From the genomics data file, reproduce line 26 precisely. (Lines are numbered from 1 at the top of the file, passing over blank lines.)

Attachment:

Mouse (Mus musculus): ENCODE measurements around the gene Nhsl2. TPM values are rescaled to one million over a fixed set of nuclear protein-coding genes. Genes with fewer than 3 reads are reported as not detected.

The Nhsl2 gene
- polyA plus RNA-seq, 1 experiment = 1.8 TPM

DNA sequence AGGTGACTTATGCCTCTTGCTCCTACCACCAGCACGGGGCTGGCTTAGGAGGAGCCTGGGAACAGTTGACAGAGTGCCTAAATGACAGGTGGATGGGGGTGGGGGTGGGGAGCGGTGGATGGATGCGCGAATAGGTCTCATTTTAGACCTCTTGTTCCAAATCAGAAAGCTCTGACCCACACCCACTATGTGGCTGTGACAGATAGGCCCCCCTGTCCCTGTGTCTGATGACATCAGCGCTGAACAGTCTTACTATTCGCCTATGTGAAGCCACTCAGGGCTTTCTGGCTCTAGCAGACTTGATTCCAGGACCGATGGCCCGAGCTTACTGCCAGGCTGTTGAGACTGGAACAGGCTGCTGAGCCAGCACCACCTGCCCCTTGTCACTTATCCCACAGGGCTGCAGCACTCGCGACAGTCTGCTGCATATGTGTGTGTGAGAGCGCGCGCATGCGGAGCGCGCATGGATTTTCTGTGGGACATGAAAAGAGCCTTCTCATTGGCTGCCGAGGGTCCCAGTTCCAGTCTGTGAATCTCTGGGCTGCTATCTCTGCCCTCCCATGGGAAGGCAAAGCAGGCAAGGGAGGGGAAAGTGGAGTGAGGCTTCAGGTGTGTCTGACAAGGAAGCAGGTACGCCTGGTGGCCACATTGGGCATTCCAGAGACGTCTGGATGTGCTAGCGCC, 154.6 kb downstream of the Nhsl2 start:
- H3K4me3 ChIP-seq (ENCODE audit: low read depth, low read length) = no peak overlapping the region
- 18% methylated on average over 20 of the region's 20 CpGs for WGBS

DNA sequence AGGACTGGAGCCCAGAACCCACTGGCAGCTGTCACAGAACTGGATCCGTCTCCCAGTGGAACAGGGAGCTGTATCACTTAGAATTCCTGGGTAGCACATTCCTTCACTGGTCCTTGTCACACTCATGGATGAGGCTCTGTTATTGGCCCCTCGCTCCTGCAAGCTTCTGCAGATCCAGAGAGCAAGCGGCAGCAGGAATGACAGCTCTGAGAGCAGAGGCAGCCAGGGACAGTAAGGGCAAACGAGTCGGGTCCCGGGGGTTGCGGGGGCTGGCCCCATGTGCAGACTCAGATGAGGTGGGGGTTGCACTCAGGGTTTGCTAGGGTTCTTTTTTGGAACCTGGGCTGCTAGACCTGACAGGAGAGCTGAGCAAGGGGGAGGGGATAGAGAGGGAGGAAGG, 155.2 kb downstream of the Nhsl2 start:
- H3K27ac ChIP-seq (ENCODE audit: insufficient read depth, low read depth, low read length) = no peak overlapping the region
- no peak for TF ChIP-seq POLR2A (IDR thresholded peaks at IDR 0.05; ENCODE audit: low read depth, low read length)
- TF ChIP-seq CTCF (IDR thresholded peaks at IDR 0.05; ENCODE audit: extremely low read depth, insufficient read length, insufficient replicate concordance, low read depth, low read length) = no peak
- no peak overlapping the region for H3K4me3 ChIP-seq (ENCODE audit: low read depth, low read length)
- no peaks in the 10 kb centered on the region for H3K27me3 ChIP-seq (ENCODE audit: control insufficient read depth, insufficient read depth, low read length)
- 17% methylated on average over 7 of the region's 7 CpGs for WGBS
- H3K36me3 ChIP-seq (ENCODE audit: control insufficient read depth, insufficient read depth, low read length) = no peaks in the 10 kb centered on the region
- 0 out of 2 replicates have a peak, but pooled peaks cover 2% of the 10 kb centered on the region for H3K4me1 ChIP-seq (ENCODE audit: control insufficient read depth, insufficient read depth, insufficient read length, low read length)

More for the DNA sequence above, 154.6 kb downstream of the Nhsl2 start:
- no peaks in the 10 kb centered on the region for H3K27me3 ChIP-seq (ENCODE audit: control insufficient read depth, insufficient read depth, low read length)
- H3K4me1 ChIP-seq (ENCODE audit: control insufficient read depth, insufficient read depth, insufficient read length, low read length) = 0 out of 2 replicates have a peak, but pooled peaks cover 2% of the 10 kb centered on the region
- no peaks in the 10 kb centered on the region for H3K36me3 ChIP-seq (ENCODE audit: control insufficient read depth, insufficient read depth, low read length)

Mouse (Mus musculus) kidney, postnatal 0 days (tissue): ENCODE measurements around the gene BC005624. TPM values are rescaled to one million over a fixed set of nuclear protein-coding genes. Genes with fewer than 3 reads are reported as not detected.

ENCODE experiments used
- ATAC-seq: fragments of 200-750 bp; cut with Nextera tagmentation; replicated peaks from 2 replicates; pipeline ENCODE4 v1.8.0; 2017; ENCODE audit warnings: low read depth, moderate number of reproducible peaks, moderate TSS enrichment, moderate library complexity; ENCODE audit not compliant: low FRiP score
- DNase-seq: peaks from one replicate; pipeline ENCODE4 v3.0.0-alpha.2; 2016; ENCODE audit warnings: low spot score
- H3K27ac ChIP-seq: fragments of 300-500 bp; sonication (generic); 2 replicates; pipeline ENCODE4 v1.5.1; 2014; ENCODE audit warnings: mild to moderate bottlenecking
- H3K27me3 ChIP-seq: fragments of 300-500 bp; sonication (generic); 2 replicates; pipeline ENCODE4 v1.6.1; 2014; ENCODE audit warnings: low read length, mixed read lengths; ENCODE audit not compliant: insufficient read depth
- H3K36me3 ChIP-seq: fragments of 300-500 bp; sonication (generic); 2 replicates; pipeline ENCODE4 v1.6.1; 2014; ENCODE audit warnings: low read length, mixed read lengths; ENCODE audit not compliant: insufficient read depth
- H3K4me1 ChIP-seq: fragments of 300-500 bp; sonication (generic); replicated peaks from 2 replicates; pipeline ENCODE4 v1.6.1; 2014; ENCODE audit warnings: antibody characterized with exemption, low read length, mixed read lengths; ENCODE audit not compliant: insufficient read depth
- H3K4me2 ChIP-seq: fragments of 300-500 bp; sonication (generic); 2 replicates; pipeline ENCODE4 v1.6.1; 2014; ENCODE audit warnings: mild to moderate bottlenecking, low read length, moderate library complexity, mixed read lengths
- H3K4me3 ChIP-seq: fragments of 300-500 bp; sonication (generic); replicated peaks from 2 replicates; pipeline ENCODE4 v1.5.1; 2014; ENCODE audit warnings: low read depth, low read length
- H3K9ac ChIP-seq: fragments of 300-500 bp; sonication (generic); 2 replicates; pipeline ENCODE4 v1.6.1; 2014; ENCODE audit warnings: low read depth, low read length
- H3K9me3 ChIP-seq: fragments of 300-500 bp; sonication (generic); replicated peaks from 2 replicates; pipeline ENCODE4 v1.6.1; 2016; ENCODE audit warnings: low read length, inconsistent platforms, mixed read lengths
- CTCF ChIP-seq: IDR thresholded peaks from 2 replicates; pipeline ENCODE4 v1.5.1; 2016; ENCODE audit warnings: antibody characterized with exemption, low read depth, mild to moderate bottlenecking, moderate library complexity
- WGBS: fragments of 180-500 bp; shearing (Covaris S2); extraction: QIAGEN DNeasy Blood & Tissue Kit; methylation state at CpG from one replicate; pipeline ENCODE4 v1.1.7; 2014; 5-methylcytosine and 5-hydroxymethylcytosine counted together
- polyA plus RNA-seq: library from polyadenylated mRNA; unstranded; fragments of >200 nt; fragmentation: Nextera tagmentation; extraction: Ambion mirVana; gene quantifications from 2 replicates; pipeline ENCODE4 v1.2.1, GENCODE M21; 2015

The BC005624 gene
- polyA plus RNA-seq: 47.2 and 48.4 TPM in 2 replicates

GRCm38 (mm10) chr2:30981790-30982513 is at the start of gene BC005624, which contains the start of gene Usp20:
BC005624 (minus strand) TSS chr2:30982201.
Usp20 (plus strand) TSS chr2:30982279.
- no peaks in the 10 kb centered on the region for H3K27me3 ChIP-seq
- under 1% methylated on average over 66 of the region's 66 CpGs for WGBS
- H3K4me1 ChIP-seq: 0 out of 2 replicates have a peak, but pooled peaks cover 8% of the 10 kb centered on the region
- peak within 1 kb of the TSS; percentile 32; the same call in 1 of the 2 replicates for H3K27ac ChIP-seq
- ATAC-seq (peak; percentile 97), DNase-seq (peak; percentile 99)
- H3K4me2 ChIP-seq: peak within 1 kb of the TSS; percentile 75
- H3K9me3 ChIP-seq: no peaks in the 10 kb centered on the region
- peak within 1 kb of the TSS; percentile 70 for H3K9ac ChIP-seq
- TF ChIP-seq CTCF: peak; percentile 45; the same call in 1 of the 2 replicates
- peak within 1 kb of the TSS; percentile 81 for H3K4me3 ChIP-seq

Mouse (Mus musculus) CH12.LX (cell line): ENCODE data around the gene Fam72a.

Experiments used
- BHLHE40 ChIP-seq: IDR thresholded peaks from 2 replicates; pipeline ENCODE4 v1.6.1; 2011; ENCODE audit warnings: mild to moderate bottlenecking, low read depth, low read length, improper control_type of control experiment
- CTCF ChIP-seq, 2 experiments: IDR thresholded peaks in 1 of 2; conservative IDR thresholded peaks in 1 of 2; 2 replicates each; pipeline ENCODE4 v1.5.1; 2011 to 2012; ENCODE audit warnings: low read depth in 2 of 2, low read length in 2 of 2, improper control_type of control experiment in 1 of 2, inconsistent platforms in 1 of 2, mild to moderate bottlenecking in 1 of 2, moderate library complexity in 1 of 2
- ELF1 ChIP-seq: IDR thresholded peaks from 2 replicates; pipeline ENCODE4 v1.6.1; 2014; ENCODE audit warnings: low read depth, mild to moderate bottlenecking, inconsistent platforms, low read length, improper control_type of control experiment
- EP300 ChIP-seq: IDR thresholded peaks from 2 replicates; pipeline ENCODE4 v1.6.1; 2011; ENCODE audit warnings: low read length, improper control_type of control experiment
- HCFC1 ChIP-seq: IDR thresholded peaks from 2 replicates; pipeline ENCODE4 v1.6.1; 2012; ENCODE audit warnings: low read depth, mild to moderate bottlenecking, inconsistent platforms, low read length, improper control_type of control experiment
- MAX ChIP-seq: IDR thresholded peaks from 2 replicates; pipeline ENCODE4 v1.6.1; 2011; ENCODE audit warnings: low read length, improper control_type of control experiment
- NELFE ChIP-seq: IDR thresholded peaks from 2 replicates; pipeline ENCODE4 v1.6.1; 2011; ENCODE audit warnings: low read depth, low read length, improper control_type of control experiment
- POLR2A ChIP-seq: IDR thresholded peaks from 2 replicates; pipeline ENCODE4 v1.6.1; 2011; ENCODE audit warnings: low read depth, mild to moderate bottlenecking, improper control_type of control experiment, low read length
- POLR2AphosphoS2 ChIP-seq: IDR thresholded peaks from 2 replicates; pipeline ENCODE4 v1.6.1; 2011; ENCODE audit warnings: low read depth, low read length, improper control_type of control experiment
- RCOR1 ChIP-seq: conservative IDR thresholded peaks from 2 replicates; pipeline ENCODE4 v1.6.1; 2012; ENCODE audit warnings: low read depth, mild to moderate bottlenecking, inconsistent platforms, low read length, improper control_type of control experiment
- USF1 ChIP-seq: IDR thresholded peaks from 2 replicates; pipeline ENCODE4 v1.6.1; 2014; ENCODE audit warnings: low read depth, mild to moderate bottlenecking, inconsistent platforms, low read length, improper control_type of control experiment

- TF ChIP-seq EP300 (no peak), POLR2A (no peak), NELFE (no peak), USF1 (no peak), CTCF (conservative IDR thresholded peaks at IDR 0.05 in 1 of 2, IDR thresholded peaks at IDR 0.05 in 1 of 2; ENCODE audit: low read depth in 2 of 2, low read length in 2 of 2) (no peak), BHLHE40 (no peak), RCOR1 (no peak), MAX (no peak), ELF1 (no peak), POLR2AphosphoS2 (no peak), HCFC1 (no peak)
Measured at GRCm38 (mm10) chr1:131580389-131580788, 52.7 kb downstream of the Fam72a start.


- H3K36me3 ChIP-seq: fragments of 300-500 bp; sonication (generic); 2 replicates; pipeline ENCODE4 v1.6.1; 2014; ENCODE audit warnings: low read length, mixed read lengths; ENCODE audit not compliant: insufficient read depth